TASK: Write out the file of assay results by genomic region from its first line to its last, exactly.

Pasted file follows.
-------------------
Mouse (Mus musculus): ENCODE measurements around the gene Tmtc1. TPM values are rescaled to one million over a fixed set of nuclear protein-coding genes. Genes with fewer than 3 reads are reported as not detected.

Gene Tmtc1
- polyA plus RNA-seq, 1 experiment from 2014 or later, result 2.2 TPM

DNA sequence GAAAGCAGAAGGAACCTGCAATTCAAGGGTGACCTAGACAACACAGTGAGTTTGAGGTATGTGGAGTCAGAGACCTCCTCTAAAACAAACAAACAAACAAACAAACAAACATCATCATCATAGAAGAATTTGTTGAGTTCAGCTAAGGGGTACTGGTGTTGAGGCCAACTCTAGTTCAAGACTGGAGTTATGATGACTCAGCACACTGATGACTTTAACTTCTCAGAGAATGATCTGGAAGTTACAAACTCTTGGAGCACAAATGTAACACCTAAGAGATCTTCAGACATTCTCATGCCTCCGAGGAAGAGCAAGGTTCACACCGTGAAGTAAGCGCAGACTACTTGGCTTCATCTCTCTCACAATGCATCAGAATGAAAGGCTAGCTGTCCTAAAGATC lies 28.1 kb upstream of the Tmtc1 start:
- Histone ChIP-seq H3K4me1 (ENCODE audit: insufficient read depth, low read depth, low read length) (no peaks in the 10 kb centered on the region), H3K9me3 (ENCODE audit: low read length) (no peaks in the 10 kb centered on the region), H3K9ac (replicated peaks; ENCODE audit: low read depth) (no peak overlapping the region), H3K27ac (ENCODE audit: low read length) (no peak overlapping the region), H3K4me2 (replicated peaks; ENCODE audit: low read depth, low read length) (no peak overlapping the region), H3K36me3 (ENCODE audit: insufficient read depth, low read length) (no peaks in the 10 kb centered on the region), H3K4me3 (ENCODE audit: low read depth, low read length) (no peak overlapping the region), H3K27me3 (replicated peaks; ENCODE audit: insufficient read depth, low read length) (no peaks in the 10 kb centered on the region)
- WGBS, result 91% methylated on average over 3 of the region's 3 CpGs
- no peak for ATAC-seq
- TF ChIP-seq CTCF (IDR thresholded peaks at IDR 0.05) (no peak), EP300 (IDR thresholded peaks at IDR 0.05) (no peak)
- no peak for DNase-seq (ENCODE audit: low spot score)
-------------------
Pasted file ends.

Mouse (Mus musculus): ENCODE measurements around the gene Tmtc1. TPM values are rescaled to one million over a fixed set of nuclear protein-coding genes. Genes with fewer than 3 reads are reported as not detected.

Gene Tmtc1
- polyA plus RNA-seq, 1 experiment from 2014 or later, result 2.2 TPM

DNA sequence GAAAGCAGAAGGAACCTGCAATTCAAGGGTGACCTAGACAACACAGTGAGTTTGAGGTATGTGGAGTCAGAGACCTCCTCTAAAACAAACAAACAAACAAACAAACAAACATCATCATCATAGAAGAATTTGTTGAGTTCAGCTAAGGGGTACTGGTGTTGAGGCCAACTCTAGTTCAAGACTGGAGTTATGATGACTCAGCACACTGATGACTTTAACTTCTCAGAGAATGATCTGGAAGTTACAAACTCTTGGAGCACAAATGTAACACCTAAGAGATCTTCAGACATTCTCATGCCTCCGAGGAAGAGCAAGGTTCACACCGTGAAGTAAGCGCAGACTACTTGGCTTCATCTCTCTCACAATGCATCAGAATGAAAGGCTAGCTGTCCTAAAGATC lies 28.1 kb upstream of the Tmtc1 start:
- Histone ChIP-seq H3K4me1 (ENCODE audit: insufficient read depth, low read depth, low read length) (no peaks in the 10 kb centered on the region), H3K9me3 (ENCODE audit: low read length) (no peaks in the 10 kb centered on the region), H3K9ac (replicated peaks; ENCODE audit: low read depth) (no peak overlapping the region), H3K27ac (ENCODE audit: low read length) (no peak overlapping the region), H3K4me2 (replicated peaks; ENCODE audit: low read depth, low read length) (no peak overlapping the region), H3K36me3 (ENCODE audit: insufficient read depth, low read length) (no peaks in the 10 kb centered on the region), H3K4me3 (ENCODE audit: low read depth, low read length) (no peak overlapping the region), H3K27me3 (replicated peaks; ENCODE audit: insufficient read depth, low read length) (no peaks in the 10 kb centered on the region)
- WGBS, result 91% methylated on average over 3 of the region's 3 CpGs
- no peak for ATAC-seq
- TF ChIP-seq CTCF (IDR thresholded peaks at IDR 0.05) (no peak), EP300 (IDR thresholded peaks at IDR 0.05) (no peak)
- no peak for DNase-seq (ENCODE audit: low spot score)